Course Project

Overview

The Course Project is an opportunity for you to apply what you have learned in class to a problem of your interest.

Potential projects usually fall into these two tracks:

To inspire ideas, you might look at recent deep learning publications from top-tier vision conferences, as well as other resources below.

Don't be afraid to think outside of the box. Some successful examples of using computer vision to tackle different types of problems can be found below:

You are welcome to come to our office hours to brainstorm and suggest your project ideas. We also provide a list of popular computer vision datasets:

Ideas From the CAs

The CAs have compiled a list of project ideas here. We recommend that you look them over. See something interesting? The CA responsible for that idea would be delighted to hear about it and will offer project guidance for the quarter (though you're welcome to reach out to any CA for help).

Important Dates

Project proposal: due April 21.
Midterm progress report: due May 15.
The project presentations session will be held on June 7
Final course project: due June 9 (11:59pm).

Grading Policy

The Course Project contributes to 38% of your final grade. Specifically, it is broken down into a few main parts:

Project Proposal

The project proposal should be up to 2 pages and should contain the following:

We highly recommend submitting a project proposal and talking to the course staff about your proposed project throughout the quarter. Generally, we find that students who do this end up with very strong, and even publishable, final projects.

If your proposed project is joint with another class' project (with the consent of the other class' instructor), make this clear in the proposal.

Midterm Progress Report

Your midterm progress report should be at most 4 pages using the provided template. The following is a suggested structure for your report:

Submission: Please upload a PDF file to the assignments tab on Gradescope. If you are working in a team, please use the team function on Gradescope. The late days are counted by the timestamp of the last submission in the team.

Final Submission

Your final write-up should be between 6 - 8 pages using the provided template. After the class, we will post all the final reports online so that you can read about each others' work. If you do not want your writeup to be posted online, then please let us know at least a week in advance of the final writeup submission deadline.

Submit your final submission through Gradescope. You will submit the following:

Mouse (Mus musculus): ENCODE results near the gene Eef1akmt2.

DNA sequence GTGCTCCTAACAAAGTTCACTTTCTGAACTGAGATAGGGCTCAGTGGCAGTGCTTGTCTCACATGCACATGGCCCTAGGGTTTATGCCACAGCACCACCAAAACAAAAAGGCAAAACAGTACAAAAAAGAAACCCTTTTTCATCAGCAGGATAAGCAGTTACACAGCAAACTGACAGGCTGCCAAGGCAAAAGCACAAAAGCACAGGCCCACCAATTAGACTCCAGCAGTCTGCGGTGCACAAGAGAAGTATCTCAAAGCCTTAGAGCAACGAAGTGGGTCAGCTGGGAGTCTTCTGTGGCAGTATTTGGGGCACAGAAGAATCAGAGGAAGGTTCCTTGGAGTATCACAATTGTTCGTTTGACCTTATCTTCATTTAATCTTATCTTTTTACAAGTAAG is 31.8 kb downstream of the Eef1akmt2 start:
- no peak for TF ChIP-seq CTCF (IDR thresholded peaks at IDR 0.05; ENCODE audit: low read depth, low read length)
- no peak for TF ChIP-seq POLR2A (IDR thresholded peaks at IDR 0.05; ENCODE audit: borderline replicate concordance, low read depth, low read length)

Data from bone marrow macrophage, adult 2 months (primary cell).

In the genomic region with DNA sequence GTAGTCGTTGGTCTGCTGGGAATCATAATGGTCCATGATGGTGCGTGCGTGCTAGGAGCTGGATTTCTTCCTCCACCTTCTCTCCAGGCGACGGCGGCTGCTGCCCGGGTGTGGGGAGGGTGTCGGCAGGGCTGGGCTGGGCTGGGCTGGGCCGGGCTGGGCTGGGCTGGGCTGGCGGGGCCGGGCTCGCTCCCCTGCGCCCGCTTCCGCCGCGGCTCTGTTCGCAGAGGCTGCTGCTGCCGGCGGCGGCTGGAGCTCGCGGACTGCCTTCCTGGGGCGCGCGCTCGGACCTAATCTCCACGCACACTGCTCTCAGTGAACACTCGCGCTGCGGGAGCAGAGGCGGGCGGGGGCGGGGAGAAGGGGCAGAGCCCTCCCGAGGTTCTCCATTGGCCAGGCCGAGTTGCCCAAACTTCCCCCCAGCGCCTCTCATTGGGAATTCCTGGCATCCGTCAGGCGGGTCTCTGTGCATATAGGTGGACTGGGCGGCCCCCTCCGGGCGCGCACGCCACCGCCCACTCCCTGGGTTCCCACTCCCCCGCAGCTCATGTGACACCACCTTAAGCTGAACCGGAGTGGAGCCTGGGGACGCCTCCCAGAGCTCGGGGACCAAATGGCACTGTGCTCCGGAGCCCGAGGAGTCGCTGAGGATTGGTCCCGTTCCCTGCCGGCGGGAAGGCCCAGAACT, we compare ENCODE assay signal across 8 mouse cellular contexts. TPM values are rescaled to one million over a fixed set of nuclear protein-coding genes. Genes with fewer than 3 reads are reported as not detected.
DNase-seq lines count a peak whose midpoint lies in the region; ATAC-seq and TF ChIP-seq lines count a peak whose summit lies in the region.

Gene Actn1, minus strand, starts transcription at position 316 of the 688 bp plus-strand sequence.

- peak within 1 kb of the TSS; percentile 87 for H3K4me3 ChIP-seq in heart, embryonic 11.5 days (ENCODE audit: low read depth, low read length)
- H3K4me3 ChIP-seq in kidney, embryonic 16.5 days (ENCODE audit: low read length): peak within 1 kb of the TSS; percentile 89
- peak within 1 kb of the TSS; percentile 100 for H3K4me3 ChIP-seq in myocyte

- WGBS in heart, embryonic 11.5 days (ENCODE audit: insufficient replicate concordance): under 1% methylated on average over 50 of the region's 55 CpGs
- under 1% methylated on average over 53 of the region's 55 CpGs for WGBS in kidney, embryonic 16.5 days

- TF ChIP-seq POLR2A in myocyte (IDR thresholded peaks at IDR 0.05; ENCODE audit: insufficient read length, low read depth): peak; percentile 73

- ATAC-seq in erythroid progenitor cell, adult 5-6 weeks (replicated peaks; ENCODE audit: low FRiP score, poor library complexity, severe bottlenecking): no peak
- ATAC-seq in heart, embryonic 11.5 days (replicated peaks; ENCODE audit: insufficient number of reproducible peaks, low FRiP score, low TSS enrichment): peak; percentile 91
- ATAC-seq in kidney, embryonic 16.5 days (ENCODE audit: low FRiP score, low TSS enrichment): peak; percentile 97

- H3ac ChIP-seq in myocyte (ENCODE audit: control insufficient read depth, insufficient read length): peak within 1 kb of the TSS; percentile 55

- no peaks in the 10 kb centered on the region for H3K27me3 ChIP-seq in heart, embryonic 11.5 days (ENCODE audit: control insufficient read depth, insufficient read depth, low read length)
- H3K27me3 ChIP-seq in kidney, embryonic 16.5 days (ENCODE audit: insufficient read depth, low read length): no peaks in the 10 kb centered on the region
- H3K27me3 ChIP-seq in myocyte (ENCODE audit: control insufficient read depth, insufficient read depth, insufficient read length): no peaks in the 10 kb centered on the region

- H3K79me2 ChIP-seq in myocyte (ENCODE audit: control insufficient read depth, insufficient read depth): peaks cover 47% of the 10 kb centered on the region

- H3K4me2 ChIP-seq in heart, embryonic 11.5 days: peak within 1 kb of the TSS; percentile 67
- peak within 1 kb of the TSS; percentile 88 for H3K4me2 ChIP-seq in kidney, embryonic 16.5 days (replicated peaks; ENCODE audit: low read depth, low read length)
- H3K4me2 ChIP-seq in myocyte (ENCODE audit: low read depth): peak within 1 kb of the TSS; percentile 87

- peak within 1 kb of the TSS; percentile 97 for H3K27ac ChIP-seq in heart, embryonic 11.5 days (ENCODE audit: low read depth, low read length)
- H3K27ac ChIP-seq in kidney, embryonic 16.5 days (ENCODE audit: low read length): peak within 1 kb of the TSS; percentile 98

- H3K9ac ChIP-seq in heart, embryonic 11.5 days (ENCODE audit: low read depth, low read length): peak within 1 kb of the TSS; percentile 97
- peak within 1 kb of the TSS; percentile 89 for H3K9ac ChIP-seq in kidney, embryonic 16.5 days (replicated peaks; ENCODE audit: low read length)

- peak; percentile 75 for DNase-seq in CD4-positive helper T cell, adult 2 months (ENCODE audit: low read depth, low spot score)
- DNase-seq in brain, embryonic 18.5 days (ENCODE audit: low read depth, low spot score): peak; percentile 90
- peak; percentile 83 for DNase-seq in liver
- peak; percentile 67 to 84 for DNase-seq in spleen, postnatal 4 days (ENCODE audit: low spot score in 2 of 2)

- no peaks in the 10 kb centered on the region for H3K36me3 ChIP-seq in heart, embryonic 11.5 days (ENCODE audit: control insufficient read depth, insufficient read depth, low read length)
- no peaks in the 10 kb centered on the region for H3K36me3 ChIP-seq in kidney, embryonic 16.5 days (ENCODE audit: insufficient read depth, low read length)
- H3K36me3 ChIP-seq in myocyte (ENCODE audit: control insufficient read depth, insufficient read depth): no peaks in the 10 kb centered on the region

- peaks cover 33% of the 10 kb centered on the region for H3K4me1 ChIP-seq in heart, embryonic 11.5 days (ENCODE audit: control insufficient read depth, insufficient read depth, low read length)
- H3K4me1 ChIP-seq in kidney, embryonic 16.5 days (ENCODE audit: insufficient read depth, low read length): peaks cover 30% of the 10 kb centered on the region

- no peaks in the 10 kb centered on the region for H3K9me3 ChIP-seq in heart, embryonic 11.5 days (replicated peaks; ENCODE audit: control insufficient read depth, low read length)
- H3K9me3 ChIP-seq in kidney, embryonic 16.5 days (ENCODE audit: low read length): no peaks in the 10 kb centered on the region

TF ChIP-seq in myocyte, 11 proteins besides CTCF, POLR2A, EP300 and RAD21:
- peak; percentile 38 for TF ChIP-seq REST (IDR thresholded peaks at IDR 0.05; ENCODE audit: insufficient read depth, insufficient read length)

1. A PDF file of your final report
  2. A link to your Git repository. Please put this somewhere in your final report (and add a member of the course staff if it is a private repository).

Report. The following is a suggested structure for the report:
Supplementary Material is not counted toward your 6-8 page limit.
Examples of things to put in your supplementary material: Examples of things to not put in your supplementary material:

Project Presentations

We will hold a session in which you will present the results of your projects to your classmates and a broader audience. The presentation sessions will be held on June 7. The exact time and location will be announced at a later date.

Example Project Reports

Your project reports should structure like a computer vision conference paper (CVPR, ECCV, ICCV, etc.). You can find publications from Stanford's Computational Vision & Geometry Lab (CVGL) here and from the Stanford Vision Lab from here. In addition, you may also take a look at some previous projects from other Stanford CS classes, such as CS331B, CS231N, CS221, CS229 and CS224W.
Projects from previous years
You can see project reports from previous years here:

Collaboration Policy

You can work in teams of up to 3 people. We do expect that projects done with 3 people have more impressive writeup and results than projects done with 2 people. To get a sense for the scope and expectations for the projects have a look at project reports from previous years.

Honor Code

You may consult any papers, books, online references, or publicly available implementations for ideas and code that you may want to incorporate into your strategy or algorithm, so long as you clearly cite your sources in your code and your writeup. However, under no circumstances may you look at another group’s code or incorporate their code into your project.

If you are doing a similar project for another class, you must make this clear and write down the exact portion of the project that is being counted for CS231A.